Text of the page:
One concern is the effect a keto diet has on cholesterol levels. As an article in the Harvard Health Blog explains, data shows that cholesterol may spike when you first start a keto diet but then decrease after a few months of ketosis. The author points out something critical: There isn’t long-term research showing what happens to cholesterol levels. And that uncertainty matters — especially when we’re talking about your heart health.
Is the Keto Diet a Good Choice if You’re Living With Heart Disease?
If you have heart disease, you need to be working closely with your cardiologist to make the best heart-healthy lifestyle changes for you. In terms of your diet, your doctor may recommend the Mediterranean diet — not keto.
One study published in April 2016 in the European Heart Journal looked at 15,482 patients with stable heart disease and asked them questions about their diets. After a four-year follow-up, those who more closely followed the Mediterranean diet had a lower risk of a heart attack or stroke compared with those on a “Western diet” (higher in refined grains and sugars and fried foods). The researchers concluded that adding these healthier foods, which include sources of carbs banned on keto — fruits, veggies, legumes, and whole grains — rather than avoiding unhealthy foods (sweets, for instance) was the most important factor in preventing another heart problem.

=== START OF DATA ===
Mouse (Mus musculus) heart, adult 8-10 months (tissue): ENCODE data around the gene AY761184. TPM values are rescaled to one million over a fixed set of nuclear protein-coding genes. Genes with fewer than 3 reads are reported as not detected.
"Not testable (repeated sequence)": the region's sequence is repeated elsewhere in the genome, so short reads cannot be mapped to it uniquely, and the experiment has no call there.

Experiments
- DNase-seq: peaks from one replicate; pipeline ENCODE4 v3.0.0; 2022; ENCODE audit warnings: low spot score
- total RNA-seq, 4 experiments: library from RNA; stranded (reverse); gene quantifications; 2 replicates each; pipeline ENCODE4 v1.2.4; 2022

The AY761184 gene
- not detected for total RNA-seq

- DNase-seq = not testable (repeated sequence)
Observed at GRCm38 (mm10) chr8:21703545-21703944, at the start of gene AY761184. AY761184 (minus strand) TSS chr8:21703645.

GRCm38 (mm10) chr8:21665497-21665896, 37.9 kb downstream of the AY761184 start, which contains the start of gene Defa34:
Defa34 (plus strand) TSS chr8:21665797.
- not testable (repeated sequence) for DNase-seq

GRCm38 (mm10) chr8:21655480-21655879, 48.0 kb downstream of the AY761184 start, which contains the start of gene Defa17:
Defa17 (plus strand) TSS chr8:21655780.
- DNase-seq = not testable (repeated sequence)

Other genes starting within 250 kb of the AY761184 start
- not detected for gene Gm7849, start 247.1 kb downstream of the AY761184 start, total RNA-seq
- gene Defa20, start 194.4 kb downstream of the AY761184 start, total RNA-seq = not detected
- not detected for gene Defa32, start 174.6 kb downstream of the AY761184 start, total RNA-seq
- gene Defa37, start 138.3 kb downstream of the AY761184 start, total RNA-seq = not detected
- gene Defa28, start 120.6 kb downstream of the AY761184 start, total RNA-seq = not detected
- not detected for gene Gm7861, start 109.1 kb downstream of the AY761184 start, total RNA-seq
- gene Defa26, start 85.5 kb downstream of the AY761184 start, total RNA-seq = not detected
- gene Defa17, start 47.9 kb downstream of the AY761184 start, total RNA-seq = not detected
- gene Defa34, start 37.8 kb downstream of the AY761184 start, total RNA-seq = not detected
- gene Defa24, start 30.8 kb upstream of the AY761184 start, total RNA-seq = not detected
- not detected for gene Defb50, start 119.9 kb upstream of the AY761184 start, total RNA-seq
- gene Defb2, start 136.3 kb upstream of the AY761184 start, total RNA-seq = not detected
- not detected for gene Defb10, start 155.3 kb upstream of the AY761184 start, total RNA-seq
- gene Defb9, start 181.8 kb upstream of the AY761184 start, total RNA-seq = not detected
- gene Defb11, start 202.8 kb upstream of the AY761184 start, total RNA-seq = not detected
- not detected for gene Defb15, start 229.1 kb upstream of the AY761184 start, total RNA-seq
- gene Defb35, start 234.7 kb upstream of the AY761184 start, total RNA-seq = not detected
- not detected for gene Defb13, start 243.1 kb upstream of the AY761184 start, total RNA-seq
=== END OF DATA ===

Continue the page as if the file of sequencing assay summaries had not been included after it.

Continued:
In an analysis for the American College of Cardiology in May 2016, which was geared toward an audience of cardiologists, Dariush Mozaffarian, MD, a cardiologist and professor of nutrition at Tufts University in Boston, advised doctors to wade through the trendy diets, including low-carb diets, noting that these have a “minor or uncertain influence on health.” He adds that the Mediterranean diet comes the closest to an evidence-based diet that hits the mark.
The Bottom Line on the Relationship Between Keto and Heart Disease
Heart disease development is based on multiple factors, including blood pressure, cholesterol, blood sugar, family history, smoking, and stress, says Steinbaum. Your diet, while important, “is just a piece of the story,” she says. “Ultimately, it’s not about keto. It’s not about eating sugar. People may want to follow this diet because it makes them feel in control, but nothing is such a quick fix. It’s just not that simple,” she says.
Don’t rely on keto to prevent heart disease or treat existing heart disease. If you’re at risk, only go on a keto diet under the supervision of your doctor or cardiologist, especially if you have a family history of the disease, which, in that case, may mean a keto diet could be dangerous.
Source : https://www.everydayhealth.com/ketogenic-diet/can-keto-help-prevent-manage-heart-disease/